Intensifying and diversifying agricultural production

Publié: 18 février 2019
Dernière modification: 20 mars 2019

In Konegummez the availability of fertile land is limited. Farmers are growing vegetables, such as tomatoes, carrots, cabbage or potatoes. Almost every family owns fruit trees, e.g. apple, apricot, walnut and almond. Harvest is used for family consumptions first and the surplus is stored for the winter.

In 2014, local farmers with support of a project built the first greenhouse (90 m²). The leader and elder of the village were appointed with the responsibility to manage the greenhouse.  The purpose of the construction of this greenhouse was to train local farmers and thereby adapting to negative impacts of climate change. The following year, three more greenhouses were built by farmers on their own.     

On a leased field plot of 33 ha farmers grow fruit trees and vegetables. More than half of the harvest is sold. The plot is irrigated by drip irrigation, what ensures a very low water consumption.

On individual leased rainfed fields, farmers grow wheat by government order. On these plots, the income from farming depends on the level of precipitation and, thus, varies widely from year to year.

In general, over the last 15 years, farmer families have diversified their agricultural production significantly and made it more resilient to the negative impacts of climate change.

Classifications

Catégories
Moyens de subsistance durables
Échelle de la mise en œuvre
Local
Phase de la solution
Mise en oeuvre

Facteurs de réussite

The initial support by an international development project for the greenhouse was very helpful as for providing innovative technology in this area. The management by and worthwhile prove of the greenhouse, as well as different, new forms of vegetables, was a very important factor for farmers gaining trust in the new technology. The successful sale of vegetables and fruit on nearby markets, is an important incentive for farmer families.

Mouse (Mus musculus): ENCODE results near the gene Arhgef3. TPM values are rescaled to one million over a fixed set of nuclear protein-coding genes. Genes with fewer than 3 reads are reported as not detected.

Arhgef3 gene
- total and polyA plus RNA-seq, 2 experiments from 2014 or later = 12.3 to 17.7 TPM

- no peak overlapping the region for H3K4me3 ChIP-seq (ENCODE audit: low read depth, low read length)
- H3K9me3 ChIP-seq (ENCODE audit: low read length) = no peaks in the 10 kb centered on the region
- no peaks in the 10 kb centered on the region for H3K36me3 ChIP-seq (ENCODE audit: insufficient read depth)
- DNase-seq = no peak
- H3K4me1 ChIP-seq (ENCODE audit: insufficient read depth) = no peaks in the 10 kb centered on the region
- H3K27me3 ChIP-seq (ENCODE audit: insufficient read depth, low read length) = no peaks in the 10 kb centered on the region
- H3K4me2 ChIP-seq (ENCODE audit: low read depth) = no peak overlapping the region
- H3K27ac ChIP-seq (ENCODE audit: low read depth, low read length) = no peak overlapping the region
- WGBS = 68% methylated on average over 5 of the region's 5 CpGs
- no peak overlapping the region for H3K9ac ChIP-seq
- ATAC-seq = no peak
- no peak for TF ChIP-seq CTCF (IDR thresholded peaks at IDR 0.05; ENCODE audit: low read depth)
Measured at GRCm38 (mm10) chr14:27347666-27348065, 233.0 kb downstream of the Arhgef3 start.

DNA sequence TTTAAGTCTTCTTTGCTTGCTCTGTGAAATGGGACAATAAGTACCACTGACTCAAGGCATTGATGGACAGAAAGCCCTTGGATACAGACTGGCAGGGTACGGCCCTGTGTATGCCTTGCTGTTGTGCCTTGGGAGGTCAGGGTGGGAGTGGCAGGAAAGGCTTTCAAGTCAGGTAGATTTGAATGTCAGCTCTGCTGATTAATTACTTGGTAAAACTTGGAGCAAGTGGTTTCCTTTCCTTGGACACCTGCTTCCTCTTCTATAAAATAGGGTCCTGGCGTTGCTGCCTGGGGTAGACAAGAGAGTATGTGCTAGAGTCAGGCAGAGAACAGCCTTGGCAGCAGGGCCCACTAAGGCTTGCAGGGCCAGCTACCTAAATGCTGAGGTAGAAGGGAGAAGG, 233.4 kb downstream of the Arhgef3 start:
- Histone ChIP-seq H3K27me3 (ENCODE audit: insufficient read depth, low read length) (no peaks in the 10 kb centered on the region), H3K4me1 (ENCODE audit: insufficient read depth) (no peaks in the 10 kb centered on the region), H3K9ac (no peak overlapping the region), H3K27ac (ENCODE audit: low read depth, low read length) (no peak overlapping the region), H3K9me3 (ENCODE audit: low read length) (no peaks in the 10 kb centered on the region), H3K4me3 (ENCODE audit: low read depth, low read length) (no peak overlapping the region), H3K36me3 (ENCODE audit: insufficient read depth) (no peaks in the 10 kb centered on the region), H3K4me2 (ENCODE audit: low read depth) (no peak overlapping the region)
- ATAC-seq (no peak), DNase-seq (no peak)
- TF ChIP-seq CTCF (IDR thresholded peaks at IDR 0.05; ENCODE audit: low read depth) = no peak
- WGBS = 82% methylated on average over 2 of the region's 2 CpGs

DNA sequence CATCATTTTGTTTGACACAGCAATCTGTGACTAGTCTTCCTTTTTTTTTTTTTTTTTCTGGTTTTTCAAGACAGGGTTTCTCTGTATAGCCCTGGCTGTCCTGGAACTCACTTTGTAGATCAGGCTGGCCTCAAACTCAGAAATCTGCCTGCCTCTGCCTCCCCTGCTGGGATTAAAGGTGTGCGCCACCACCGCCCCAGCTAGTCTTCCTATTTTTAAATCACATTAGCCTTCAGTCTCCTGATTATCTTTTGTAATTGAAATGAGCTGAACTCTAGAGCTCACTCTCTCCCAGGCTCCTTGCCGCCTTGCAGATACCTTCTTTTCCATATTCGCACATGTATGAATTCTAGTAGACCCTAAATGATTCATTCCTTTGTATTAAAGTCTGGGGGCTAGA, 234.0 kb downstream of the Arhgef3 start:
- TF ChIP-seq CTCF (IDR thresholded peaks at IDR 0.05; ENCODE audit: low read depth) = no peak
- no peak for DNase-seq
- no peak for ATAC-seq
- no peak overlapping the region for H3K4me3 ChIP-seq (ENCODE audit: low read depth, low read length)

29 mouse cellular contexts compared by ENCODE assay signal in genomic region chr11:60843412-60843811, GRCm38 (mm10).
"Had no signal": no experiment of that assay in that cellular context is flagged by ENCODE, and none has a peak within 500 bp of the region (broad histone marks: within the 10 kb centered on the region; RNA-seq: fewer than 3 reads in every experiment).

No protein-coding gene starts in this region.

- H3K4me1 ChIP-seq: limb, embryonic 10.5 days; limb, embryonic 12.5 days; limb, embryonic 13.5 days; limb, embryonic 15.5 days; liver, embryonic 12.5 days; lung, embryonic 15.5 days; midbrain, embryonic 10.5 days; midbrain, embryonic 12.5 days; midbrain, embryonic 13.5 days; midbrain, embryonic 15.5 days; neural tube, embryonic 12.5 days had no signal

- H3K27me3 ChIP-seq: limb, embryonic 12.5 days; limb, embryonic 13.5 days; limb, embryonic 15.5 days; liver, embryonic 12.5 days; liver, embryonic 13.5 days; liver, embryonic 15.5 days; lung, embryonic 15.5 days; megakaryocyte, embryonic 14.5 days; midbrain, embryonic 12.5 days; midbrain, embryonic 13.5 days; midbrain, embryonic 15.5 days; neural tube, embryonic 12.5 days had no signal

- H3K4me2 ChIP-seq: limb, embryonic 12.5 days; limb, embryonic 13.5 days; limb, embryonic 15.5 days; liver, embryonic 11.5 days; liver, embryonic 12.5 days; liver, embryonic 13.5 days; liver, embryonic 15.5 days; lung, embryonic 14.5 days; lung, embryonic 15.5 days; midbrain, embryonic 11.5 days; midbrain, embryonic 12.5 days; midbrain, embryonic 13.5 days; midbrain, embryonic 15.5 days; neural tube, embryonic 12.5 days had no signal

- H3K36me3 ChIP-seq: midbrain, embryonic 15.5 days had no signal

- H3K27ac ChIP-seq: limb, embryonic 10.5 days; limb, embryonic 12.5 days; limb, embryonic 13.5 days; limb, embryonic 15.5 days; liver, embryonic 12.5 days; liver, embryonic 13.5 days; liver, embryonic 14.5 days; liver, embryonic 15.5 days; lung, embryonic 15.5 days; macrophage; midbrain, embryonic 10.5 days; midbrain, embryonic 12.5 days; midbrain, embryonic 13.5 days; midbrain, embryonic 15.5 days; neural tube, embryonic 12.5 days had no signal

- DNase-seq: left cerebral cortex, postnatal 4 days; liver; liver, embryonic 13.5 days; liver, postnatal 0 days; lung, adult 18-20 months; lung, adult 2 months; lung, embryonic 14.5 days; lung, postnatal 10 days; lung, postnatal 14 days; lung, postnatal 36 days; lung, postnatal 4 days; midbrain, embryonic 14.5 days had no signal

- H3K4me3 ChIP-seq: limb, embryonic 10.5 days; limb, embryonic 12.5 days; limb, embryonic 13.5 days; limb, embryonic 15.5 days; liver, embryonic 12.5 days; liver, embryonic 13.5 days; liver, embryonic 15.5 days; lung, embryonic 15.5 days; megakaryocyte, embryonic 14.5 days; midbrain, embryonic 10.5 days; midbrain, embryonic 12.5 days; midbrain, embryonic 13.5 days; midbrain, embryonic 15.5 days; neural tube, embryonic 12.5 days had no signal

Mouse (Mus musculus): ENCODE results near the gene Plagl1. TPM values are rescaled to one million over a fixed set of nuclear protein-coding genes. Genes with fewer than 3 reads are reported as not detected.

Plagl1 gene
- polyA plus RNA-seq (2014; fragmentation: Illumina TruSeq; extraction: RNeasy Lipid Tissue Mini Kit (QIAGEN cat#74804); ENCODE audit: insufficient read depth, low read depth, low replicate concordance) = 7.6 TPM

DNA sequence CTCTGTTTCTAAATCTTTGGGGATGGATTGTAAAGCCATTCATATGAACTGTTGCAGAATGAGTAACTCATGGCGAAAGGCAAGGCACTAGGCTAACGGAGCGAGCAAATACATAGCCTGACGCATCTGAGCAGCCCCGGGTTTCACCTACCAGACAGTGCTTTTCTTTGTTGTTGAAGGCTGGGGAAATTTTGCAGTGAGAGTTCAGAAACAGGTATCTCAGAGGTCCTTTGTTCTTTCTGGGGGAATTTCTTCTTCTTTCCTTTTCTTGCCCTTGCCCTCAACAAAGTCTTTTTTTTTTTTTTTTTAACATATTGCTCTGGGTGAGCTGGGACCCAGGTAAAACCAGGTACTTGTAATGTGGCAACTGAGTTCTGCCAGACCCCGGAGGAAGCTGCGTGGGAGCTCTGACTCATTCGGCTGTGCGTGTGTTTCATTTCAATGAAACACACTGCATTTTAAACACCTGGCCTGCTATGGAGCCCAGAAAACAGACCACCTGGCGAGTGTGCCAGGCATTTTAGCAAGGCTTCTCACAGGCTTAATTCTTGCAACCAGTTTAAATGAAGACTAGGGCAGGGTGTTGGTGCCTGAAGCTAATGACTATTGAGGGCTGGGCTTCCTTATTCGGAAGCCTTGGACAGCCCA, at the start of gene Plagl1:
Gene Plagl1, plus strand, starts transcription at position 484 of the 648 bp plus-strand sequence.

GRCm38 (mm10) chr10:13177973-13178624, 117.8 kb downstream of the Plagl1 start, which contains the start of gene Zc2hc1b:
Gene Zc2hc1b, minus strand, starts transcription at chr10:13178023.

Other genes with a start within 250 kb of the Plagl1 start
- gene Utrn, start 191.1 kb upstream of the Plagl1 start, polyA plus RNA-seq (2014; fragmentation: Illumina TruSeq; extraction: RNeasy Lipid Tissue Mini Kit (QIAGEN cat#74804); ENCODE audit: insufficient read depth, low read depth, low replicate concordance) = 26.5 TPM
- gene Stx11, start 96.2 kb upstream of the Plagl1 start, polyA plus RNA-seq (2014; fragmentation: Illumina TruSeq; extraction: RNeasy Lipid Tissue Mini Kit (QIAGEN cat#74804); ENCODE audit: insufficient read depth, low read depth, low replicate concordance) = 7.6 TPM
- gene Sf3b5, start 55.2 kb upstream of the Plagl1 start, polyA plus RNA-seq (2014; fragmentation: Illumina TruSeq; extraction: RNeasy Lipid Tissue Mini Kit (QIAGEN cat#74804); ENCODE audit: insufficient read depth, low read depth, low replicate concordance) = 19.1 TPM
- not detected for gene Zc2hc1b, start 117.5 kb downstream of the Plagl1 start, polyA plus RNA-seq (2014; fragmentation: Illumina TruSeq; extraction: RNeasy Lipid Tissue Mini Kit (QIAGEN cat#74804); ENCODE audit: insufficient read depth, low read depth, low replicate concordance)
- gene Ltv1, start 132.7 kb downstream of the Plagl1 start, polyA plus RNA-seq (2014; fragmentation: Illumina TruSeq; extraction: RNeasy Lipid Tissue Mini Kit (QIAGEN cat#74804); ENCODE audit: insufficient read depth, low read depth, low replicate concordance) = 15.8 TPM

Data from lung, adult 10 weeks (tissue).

Enseignements tirés

Diversifying agricultural production at a larger scale (in this case village level) depends on people interested to try out something new. In the case of Konegummez, the elder and village leader acted as ‘innovator’. This fact combined 2 success factors: (1) willingness to try out new things and (2) having a person as ‘innovator’ who is socially accepted, even better in a higher hierarchical position, as in this case the leader.

For cost-intensive innovations, as the greenhouse, it also seems important that an actor, in this case the international development project, who can provide financial resources, takes the risk related to possible failure. This significantly contributes to poor farmers engaging in innovative technologies.